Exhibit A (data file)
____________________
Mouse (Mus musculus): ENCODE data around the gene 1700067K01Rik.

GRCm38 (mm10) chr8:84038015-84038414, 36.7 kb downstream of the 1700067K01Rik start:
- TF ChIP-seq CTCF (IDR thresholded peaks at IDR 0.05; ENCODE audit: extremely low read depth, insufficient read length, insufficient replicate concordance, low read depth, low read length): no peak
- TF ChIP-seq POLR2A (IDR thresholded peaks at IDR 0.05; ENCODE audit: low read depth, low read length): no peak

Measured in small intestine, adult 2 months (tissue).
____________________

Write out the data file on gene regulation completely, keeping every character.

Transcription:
Mouse (Mus musculus): ENCODE data around the gene 1700067K01Rik.

GRCm38 (mm10) chr8:84038015-84038414, 36.7 kb downstream of the 1700067K01Rik start:
- TF ChIP-seq CTCF (IDR thresholded peaks at IDR 0.05; ENCODE audit: extremely low read depth, insufficient read length, insufficient replicate concordance, low read depth, low read length): no peak
- TF ChIP-seq POLR2A (IDR thresholded peaks at IDR 0.05; ENCODE audit: low read depth, low read length): no peak

Measured in small intestine, adult 2 months (tissue).